Creating a vibrant work culture is crucial for most businesses for many reasons. Workers who get along well with each other often perform at higher standards. However, there should always be a balance between work and socializing when at the office. It’s easy to fall into the habit of spending extended breaks conversing with a coworker about your personal life. To help combat this, try planning a weekly night out with your friends at work. This will keep you up to date on each other’s lives while decreasing the need to socialize during working hours.

 

Minesweeper

 

Check your computer. No mater what model or make, you’ll most likely be able to find some kind of pre installed game. Even without the Internet, it’s easy to be distracted by computer games like Minesweeper, Solitaire or even Chess. We’ve all tried to slip in a few minutes of gameplay into our work day, but more often than not, those few minutes can add up to a few hours. The best thing to do? Delete these games from your computer outright. Be honest with yourself, you probably don’t even love playing them that much.

 

Daydream

 

It’s easy to get lost in your own thoughts, worried about bills or troubles at home. Being distracted by a daydream is difficult because we rarely daydream on purpose. If you find yourself daydreaming often, try a few things to help increase your focus like getting more sleep or eating a healthy snack while working on a given project. Make sure that you’re getting adequate vitamin B and avoid foods that are high in processed sugars.

 

Staying focused at work can be a challenge, and as we all know, we don’t need the Internet to get distracted. Don’t forget these tips throughout your workweek to help keep you on track. Don’t forget, 90% of productivity is focus!

What not to do at the office

Paying close attention to detail and keeping your workspace tidy are both examples of good habits to form in the office, proof that habits can be a very helpful working tool. Although, there are some habits that should be avoided, even if they seem helpful. Research shows that it takes a minimum of 21 days to break out of a bad habit. Wouldn’t it be easier to avoid forming those habits all together? Here are a few bad habits that are easy to fall into, as well as a few suggestions on how to proactively avoid them.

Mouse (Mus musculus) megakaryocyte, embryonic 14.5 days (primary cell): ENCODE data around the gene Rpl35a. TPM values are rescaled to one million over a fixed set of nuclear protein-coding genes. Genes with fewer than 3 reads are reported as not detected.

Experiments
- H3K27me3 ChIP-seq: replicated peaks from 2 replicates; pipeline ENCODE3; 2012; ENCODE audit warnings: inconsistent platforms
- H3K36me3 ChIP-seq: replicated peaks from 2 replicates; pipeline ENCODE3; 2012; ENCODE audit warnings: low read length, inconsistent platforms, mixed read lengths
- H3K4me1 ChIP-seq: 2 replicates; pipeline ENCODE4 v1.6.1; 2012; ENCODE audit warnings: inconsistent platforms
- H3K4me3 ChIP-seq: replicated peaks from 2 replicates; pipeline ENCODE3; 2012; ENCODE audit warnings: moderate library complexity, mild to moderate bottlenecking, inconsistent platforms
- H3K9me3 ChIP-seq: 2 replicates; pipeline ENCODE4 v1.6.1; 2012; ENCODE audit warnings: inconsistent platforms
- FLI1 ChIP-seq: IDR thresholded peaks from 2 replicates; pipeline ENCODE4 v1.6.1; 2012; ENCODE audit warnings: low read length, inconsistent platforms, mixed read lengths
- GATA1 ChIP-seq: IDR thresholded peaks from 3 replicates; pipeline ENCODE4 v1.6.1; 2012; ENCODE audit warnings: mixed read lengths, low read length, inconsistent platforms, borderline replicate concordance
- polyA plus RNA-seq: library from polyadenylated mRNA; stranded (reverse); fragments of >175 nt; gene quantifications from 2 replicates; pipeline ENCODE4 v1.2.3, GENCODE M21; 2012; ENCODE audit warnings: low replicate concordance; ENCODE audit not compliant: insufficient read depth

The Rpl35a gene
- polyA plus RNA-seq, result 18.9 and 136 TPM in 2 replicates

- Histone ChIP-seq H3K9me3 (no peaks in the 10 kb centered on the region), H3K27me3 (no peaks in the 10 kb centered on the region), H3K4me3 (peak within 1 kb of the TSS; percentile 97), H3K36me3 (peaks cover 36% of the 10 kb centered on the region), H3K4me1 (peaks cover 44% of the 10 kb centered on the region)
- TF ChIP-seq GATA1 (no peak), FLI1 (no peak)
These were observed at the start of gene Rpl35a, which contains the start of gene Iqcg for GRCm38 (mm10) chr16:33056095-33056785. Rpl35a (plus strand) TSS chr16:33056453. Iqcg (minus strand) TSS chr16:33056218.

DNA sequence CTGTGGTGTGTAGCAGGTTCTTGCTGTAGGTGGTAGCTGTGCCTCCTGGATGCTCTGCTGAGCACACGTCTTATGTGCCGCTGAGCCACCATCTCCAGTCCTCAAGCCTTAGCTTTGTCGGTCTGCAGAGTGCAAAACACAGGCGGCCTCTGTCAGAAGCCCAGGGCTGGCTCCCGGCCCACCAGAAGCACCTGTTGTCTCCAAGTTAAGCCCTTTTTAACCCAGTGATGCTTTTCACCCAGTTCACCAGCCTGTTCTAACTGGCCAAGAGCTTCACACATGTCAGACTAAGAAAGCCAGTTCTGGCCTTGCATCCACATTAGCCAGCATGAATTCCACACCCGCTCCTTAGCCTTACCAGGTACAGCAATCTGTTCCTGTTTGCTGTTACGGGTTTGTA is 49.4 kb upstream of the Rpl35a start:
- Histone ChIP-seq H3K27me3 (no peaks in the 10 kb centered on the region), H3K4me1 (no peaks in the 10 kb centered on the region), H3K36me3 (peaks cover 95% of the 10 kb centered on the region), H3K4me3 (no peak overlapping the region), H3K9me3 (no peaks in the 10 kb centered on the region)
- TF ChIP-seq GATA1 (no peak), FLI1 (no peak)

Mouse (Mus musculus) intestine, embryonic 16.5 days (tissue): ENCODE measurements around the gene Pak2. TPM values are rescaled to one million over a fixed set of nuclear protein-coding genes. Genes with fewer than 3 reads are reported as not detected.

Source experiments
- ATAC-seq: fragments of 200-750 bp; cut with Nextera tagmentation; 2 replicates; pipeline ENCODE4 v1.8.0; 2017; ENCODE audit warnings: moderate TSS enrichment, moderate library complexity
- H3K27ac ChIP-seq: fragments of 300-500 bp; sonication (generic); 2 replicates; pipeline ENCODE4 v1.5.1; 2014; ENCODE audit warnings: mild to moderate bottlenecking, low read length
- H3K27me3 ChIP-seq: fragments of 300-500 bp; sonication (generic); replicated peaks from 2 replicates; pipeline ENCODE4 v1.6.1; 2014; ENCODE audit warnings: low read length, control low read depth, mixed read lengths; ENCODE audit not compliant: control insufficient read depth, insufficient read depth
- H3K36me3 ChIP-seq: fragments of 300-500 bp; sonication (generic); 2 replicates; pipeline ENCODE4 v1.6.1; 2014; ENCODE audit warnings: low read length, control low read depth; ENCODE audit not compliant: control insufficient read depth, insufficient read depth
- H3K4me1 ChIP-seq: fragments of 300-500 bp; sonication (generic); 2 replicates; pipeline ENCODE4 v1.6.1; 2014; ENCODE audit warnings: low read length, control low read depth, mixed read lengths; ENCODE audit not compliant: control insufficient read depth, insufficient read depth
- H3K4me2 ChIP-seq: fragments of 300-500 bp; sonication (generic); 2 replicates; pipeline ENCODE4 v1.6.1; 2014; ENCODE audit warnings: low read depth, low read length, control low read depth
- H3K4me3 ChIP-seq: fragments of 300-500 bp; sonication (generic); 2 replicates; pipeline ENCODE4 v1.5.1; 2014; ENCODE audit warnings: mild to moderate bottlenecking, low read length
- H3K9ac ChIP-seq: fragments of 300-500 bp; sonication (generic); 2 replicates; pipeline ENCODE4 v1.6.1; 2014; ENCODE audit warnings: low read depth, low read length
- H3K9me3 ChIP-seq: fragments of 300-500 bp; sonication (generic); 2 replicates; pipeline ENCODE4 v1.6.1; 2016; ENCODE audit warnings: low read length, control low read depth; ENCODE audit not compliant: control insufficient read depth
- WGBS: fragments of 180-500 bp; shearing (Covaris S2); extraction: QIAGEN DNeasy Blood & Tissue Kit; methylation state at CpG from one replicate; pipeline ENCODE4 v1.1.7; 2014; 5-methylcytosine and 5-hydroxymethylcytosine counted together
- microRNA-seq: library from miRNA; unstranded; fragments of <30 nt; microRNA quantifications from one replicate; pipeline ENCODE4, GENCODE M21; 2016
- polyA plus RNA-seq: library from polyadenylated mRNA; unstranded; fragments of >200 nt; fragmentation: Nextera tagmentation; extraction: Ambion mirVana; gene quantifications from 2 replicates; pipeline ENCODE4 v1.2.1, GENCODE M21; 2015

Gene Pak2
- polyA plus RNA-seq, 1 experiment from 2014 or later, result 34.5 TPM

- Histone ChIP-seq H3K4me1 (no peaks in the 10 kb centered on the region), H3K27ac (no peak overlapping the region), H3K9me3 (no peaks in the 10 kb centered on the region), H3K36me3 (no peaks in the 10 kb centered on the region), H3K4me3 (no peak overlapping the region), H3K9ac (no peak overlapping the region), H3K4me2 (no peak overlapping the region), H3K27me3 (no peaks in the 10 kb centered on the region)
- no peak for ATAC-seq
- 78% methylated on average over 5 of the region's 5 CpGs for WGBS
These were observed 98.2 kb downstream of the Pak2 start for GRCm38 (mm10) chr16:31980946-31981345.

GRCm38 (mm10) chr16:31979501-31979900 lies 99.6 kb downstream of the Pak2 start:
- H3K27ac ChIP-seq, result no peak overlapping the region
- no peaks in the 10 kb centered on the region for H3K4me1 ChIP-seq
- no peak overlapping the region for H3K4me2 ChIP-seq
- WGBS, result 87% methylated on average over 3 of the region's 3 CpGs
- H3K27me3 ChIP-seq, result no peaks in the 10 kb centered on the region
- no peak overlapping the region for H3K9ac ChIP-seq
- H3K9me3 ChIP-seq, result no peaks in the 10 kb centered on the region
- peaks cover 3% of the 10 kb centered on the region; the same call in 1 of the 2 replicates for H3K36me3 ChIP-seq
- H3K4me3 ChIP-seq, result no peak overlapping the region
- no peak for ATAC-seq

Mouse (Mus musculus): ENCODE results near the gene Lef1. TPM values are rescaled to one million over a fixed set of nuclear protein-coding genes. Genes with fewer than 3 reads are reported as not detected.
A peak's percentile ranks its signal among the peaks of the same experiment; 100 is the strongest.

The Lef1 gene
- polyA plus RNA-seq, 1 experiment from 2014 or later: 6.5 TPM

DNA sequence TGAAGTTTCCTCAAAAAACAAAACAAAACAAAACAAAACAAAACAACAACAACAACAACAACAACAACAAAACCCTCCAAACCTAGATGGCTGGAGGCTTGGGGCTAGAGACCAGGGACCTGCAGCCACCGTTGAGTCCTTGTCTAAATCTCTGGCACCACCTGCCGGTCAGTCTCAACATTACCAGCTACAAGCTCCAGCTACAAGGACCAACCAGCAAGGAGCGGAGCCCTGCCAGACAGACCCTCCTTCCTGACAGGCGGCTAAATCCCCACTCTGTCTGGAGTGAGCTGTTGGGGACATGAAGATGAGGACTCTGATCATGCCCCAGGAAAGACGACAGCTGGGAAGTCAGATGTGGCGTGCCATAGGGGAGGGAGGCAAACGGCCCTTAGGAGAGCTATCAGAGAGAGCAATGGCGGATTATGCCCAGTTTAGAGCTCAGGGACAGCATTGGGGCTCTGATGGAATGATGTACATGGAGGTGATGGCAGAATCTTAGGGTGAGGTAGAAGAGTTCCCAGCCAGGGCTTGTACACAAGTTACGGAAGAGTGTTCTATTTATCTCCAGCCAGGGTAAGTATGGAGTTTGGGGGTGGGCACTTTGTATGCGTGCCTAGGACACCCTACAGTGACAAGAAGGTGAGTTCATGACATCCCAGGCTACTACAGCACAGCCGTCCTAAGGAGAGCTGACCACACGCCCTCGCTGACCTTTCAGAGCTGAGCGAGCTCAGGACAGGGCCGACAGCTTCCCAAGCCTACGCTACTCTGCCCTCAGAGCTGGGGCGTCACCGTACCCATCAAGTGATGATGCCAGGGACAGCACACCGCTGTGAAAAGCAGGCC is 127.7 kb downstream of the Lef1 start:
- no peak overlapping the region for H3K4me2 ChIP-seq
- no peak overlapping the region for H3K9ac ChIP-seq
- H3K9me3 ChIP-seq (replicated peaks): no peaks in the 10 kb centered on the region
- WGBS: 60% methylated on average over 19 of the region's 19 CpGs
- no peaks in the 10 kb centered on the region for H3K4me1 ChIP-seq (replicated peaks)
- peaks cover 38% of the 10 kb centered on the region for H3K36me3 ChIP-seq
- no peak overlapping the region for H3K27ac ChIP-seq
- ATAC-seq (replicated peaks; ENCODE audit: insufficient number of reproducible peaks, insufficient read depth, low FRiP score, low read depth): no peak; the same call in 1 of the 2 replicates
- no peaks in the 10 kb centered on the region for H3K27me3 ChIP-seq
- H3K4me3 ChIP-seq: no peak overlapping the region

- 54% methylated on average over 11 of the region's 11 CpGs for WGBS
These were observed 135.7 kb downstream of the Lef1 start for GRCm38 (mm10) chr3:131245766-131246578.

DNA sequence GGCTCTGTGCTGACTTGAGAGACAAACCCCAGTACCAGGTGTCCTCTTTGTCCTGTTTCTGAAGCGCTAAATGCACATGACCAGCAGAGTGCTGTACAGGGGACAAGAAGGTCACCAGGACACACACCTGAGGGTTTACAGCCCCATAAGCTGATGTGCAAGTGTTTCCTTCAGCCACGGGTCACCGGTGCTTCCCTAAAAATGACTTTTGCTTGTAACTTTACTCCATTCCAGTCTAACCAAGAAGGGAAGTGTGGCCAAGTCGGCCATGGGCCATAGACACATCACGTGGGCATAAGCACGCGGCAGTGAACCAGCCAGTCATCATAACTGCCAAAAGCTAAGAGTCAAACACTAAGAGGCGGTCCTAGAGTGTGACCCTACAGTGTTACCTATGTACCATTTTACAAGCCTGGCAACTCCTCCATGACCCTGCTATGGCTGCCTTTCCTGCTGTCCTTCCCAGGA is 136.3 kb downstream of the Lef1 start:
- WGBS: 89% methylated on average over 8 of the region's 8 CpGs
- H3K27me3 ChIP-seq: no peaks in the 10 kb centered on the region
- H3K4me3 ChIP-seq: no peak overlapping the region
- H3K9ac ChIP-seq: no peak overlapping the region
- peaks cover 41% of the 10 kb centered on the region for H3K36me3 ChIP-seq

Working Through Lunch

 

Let’s face it, sometimes work can get hectic. We’ve all wished for more hours in the day and sometimes use our lunch hour to gain that much needed extra hour. That mid-day break provides the down time you need during the day that can help you be more productive in the afternoon. Sometimes working through lunch is unavoidable, so make sure to avoid forming the habit. Try giving yourself strict boundaries the help protect your lunchtime.

 

Idealizing

 

We all know how easy it is to idealize a dream job we don’t yet have. Even if that job is something likely unattainable, like working as an actor or being a professional ice cream taster, we all like to think about how it would make life better. This is a very bad habit to fall into, because it makes enjoying your current position very difficult. Instead, try thinking of all the good things your job provides for you, such as money to pay your bills or even free coffee. Taking pleasure in simple and small joys will help you find happiness all of the time.

 

Work Time Distractions

 

Most of us spend our workdays in front of a computer. With all of the wonderful distractions on the Internet, it’s easy to waste an entire morning with YouTube videos and flash-based games. To avoid forming this bad habit, try scheduling “mini-breaks” to enjoy a small distraction, perhaps after completing a large project or working for a large chunk of time.

 

Bad habits can be tricky to break; it is much easier to avoid them all together. The next time you find yourself tempted to form any of these bad habits, take a moment to consider what positive habit you could form instead.